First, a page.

Vertebral Compression Fracture

If back pain sudden, severe, and persistent, a vertebral compression fracture–or a break in your spinal bone–could be the culprit. Pain management specialist, Dr. Jackie Weisbein and her experienced team use various nonsurgical and surgical treatments that can help you find relief.

What is a vertebral compression fracture?

A vertebral compression fracture (VCF) occurs when a vertebral body in your spine collapses, often causing severe pain, loss of height, and spinal deformity. VCFs usually occur in the middle or lower portion of your back. Dr. Weisbein can help you find effective pain relief.

What are the symptoms?

The following signs and symptoms may indicate you have a vertebral compression fracture:

  • Loss of height
  • Spinal deformity
  • Disability
  • Sudden back pain
  • Pain with walking or standing
  • Reduced spinal mobility
  • Pain with coughing or sneezing

The back pain you experience with VCF commonly occurs near the break. You may notice sudden back pain near your waistline or slightly above or below it. The pain might become worse when you move around or change positions.

What are the causes of VCFs?

Compression fractures can occur if you have severe osteoporosis or weak bones. If you have this condition, even simple activities like getting out of the shower, sneezing, or lifting objects can cause a vertebral fracture.

If you’ve had a VCF in the past, your risk of another one increases significantly. You may also develop a VCF from trauma, such as a sports injury, falling, or a car accident.

How is a compression fracture diagnosed?

To diagnose a vertebral compression fracture or other causes of back pain, Dr. Weisbein reviews your medical history, asks about your symptoms, and completes a physical exam. She and her team may test the spinal nerve root function with neurologic exams and tests. Additionally, they might use X-rays, MRIs, CT scans, or bone scans. Bone density testing helps determine if you have osteoporosis.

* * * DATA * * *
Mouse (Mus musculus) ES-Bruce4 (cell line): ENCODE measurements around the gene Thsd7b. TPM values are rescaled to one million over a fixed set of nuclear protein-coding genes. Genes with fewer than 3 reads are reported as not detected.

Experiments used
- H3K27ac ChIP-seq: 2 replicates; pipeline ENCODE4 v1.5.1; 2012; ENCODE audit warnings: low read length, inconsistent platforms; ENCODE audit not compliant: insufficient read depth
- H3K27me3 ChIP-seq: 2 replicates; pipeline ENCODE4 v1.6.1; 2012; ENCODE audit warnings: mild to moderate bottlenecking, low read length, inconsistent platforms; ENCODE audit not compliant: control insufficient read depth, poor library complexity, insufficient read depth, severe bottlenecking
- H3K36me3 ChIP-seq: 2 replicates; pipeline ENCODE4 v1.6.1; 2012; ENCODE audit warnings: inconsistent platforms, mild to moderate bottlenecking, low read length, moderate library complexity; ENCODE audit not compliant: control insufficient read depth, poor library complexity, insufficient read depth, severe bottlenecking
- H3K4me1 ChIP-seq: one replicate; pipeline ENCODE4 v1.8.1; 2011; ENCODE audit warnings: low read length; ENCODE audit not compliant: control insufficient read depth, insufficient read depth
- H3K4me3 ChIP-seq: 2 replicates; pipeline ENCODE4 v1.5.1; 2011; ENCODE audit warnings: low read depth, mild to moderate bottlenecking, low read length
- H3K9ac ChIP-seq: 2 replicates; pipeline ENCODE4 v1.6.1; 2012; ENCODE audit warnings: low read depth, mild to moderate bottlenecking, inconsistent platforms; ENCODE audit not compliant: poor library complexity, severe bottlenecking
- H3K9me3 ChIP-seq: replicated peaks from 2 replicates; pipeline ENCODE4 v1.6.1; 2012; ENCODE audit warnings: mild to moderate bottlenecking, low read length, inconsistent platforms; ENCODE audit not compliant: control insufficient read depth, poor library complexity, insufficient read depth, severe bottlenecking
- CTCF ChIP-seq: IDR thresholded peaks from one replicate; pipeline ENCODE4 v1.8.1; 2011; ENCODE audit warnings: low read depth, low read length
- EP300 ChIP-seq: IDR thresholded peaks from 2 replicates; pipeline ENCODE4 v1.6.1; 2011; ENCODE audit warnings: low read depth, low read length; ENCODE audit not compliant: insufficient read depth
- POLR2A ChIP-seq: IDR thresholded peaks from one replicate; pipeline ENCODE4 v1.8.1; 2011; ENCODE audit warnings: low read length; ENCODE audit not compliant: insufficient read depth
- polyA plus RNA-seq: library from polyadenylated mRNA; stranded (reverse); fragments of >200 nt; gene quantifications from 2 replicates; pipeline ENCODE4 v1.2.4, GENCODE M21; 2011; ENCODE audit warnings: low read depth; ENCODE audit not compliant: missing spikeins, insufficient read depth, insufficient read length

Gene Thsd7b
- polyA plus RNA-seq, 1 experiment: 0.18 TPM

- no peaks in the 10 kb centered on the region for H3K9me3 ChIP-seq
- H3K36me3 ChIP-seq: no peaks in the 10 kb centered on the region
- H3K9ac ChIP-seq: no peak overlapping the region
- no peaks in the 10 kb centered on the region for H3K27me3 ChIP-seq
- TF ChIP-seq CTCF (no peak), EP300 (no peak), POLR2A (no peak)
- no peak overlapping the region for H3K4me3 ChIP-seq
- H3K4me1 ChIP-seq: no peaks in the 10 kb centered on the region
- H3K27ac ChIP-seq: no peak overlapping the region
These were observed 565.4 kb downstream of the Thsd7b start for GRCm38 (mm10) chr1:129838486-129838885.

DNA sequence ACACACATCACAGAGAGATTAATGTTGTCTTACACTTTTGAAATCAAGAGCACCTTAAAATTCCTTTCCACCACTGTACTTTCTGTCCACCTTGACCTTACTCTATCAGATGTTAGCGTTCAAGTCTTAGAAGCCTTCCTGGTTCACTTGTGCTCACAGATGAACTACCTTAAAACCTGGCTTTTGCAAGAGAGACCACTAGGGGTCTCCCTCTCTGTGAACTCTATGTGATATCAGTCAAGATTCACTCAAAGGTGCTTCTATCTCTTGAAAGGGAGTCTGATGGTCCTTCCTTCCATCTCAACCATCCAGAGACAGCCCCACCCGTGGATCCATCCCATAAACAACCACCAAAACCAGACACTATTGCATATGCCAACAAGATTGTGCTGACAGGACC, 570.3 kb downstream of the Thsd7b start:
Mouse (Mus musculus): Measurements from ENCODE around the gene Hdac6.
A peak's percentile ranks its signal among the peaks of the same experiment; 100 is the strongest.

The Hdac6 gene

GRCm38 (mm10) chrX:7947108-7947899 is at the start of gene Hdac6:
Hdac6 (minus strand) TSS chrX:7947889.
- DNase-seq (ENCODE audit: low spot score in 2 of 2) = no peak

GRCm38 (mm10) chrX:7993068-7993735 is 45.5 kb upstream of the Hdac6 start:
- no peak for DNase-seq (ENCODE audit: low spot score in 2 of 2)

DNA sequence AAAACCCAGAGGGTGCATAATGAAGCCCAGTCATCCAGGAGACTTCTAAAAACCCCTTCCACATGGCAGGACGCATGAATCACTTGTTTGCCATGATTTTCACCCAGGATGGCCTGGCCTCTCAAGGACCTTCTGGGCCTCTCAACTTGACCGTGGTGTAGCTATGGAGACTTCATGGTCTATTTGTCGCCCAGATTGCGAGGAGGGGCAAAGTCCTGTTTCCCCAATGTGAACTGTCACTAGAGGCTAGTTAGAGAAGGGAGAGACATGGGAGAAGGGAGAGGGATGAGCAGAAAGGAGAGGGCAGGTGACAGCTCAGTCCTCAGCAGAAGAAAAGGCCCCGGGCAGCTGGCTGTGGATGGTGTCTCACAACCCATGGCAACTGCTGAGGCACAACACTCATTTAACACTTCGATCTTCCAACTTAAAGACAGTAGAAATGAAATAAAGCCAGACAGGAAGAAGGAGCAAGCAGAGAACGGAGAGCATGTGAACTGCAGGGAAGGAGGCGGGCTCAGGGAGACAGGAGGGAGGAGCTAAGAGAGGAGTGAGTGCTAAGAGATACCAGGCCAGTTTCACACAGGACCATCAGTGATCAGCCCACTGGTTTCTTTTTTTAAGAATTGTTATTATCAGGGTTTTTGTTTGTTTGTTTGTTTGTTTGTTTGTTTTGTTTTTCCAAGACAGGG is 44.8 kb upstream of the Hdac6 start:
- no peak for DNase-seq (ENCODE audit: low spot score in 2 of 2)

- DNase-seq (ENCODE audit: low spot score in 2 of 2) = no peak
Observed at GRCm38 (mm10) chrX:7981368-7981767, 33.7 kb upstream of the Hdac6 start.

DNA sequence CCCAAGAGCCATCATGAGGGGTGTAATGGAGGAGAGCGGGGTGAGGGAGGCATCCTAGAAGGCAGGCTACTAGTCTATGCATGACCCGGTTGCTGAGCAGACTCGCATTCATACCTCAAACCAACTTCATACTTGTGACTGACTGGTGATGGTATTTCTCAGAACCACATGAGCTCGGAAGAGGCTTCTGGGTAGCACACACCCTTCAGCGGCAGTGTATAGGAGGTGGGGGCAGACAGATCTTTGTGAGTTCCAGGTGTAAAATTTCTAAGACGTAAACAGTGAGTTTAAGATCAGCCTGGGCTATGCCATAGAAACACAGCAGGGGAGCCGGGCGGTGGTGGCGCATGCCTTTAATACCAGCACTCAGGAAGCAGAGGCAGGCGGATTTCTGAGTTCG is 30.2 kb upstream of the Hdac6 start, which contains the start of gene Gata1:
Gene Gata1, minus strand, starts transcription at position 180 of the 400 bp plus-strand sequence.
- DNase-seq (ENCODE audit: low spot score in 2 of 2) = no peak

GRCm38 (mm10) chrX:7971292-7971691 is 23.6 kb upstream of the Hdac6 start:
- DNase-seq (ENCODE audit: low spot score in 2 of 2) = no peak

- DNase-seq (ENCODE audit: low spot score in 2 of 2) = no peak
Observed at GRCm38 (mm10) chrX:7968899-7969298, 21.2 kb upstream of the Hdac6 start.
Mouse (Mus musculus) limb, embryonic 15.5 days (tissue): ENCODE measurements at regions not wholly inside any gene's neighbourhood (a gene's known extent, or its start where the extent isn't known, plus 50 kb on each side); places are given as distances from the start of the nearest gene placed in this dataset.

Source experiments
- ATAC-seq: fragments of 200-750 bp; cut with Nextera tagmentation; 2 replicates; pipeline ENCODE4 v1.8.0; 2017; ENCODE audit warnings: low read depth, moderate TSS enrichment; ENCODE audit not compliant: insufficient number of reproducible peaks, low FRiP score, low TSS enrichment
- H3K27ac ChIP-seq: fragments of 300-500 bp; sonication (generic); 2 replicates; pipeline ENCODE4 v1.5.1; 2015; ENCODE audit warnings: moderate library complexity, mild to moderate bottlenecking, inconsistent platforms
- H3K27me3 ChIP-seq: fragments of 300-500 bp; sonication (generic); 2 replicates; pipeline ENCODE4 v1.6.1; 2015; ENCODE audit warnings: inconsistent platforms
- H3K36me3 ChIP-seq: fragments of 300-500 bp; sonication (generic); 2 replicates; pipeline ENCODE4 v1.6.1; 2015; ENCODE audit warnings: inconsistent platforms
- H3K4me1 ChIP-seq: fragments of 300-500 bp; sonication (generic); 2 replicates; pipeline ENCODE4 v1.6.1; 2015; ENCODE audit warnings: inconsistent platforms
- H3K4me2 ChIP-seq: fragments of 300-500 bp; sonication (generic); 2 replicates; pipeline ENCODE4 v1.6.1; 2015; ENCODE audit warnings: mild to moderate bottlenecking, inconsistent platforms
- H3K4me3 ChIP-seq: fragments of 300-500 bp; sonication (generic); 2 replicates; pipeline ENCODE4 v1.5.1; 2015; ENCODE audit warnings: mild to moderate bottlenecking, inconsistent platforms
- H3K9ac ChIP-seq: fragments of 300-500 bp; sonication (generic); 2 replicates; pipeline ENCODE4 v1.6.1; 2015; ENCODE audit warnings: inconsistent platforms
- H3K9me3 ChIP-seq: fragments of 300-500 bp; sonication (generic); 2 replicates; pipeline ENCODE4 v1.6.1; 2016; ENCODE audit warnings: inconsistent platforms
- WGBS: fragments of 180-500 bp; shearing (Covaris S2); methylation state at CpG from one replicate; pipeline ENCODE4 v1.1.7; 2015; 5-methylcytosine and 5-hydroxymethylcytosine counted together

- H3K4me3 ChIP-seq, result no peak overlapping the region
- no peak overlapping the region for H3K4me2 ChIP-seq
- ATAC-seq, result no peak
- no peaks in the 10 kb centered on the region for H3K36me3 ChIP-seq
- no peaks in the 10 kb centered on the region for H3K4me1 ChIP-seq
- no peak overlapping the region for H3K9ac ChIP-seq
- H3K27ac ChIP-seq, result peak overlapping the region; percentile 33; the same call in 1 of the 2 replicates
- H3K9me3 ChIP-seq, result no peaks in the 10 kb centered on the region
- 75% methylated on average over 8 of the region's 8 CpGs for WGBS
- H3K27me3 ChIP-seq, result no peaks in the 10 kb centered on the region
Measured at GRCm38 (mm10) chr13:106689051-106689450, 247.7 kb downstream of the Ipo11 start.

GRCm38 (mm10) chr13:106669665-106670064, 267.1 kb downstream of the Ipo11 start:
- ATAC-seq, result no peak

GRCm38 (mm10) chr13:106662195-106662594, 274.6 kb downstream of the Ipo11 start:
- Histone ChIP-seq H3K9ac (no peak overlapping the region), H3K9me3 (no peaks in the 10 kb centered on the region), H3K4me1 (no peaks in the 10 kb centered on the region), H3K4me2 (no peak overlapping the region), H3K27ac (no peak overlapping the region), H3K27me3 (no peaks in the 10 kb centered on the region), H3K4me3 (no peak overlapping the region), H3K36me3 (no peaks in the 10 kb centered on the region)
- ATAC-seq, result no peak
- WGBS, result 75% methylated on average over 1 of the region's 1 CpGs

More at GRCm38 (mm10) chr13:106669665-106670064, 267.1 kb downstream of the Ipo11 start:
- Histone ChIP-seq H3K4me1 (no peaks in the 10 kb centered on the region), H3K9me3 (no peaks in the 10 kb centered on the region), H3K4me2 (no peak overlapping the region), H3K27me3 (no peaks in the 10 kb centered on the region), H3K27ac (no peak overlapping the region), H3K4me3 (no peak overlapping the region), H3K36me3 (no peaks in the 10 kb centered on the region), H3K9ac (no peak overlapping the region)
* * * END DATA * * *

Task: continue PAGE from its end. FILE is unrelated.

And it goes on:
What treatment options are available?

Dr. Weisein may recommend one of the following treatments for vertebral compression fracture, depending on the type and severity of your injury:

  • Nonsurgical options: Sometimes a fracture subsides on its own with proper rest, ice, and wearing a brace to restrict spinal mobility.
  • Kyphoplasty: During kyphoplasty, Dr. Weisbein inserts a needle into a fractured vertebra using X-ray guidance. She adds a balloon-like device into the fractured area to restore the shape and height of your vertebral body. Removing the device leaves a cavity filled with special bone cement.
  • Vertebroplasty: Vertebroplasty is like kyphoplasty as Dr. Weisbein injects bone cement material into a narrowed vertebrae to repair your injury, except she doesn’t use a balloon-like device.

If you’ve been diagnosed with a vertebral compression fracture, schedule an appointment with Dr. Weisbein. To schedule a new patient appointment, please call (707) 254-7117 or submit an Online Appointment Request here: New Patient Intake Form. If you are an existing patient, please call (707) 603-1078.

What Our Patients Say.

I needed to get off opioids for the last time for my back. Dr. Weisbein came up with a new surgical procedure. She has skills in this area. I find her very caring."

– Verified Patient

Dr. Weisbein is very caring and compassionate and is quick to find out, diagnosis and treat your problem. She goes above and beyond what ever she can to help...

– Verified Patient

She is the best of the best! We drive a long ways to see her but it is so worth it! One of the best doctors I have ever been around."

– Verified Patient